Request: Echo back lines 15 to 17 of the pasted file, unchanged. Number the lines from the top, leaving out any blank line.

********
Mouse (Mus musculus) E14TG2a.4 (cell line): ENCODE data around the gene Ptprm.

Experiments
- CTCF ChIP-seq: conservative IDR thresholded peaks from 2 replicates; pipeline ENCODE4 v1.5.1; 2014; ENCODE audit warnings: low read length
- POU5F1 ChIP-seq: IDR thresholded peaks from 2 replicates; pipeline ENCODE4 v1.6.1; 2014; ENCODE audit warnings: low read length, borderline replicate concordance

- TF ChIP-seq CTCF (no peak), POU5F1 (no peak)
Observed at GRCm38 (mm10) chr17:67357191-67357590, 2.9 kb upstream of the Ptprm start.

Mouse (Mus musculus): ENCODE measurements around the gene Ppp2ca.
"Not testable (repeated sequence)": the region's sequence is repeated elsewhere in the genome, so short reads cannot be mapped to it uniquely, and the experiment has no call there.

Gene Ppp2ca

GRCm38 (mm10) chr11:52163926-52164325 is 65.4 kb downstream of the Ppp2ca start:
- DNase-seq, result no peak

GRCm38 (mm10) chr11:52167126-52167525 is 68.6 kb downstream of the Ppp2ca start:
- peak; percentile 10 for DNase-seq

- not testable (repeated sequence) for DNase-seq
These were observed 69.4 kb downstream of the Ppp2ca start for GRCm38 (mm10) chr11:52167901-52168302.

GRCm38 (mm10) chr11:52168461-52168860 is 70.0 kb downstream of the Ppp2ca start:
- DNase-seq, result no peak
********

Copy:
These were observed 69.4 kb downstream of the Ppp2ca start for GRCm38 (mm10) chr11:52167901-52168302.

GRCm38 (mm10) chr11:52168461-52168860 is 70.0 kb downstream of the Ppp2ca start:
- DNase-seq, result no peak